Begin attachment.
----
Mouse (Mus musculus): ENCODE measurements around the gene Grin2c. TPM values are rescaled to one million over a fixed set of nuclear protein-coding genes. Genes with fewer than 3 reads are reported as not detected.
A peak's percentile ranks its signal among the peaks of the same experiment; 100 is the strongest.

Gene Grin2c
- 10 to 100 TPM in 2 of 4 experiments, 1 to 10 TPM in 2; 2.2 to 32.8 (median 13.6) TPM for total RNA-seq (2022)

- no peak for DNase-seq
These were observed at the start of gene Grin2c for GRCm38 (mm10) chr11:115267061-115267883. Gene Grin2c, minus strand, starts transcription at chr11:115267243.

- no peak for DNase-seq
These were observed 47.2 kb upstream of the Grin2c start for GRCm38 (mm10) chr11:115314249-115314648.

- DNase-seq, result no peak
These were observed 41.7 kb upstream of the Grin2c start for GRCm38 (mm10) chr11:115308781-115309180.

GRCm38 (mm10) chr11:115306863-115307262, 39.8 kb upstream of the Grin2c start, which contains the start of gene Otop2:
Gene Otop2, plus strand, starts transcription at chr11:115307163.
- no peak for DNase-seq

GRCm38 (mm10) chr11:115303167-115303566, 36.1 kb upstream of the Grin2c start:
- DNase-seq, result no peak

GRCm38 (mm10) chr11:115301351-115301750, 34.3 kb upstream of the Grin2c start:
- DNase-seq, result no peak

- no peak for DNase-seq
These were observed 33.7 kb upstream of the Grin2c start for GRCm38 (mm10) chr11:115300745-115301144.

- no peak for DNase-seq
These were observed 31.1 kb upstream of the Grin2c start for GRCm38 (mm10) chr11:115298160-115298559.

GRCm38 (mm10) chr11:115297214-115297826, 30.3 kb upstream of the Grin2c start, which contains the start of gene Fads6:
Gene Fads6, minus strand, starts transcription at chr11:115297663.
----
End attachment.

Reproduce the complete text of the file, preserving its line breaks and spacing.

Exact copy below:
Mouse (Mus musculus): ENCODE measurements around the gene Grin2c. TPM values are rescaled to one million over a fixed set of nuclear protein-coding genes. Genes with fewer than 3 reads are reported as not detected.
A peak's percentile ranks its signal among the peaks of the same experiment; 100 is the strongest.

Gene Grin2c
- 10 to 100 TPM in 2 of 4 experiments, 1 to 10 TPM in 2; 2.2 to 32.8 (median 13.6) TPM for total RNA-seq (2022)

- no peak for DNase-seq
These were observed at the start of gene Grin2c for GRCm38 (mm10) chr11:115267061-115267883. Gene Grin2c, minus strand, starts transcription at chr11:115267243.

- no peak for DNase-seq
These were observed 47.2 kb upstream of the Grin2c start for GRCm38 (mm10) chr11:115314249-115314648.

- DNase-seq, result no peak
These were observed 41.7 kb upstream of the Grin2c start for GRCm38 (mm10) chr11:115308781-115309180.

GRCm38 (mm10) chr11:115306863-115307262, 39.8 kb upstream of the Grin2c start, which contains the start of gene Otop2:
Gene Otop2, plus strand, starts transcription at chr11:115307163.
- no peak for DNase-seq

GRCm38 (mm10) chr11:115303167-115303566, 36.1 kb upstream of the Grin2c start:
- DNase-seq, result no peak

GRCm38 (mm10) chr11:115301351-115301750, 34.3 kb upstream of the Grin2c start:
- DNase-seq, result no peak

- no peak for DNase-seq
These were observed 33.7 kb upstream of the Grin2c start for GRCm38 (mm10) chr11:115300745-115301144.

- no peak for DNase-seq
These were observed 31.1 kb upstream of the Grin2c start for GRCm38 (mm10) chr11:115298160-115298559.

GRCm38 (mm10) chr11:115297214-115297826, 30.3 kb upstream of the Grin2c start, which contains the start of gene Fads6:
Gene Fads6, minus strand, starts transcription at chr11:115297663.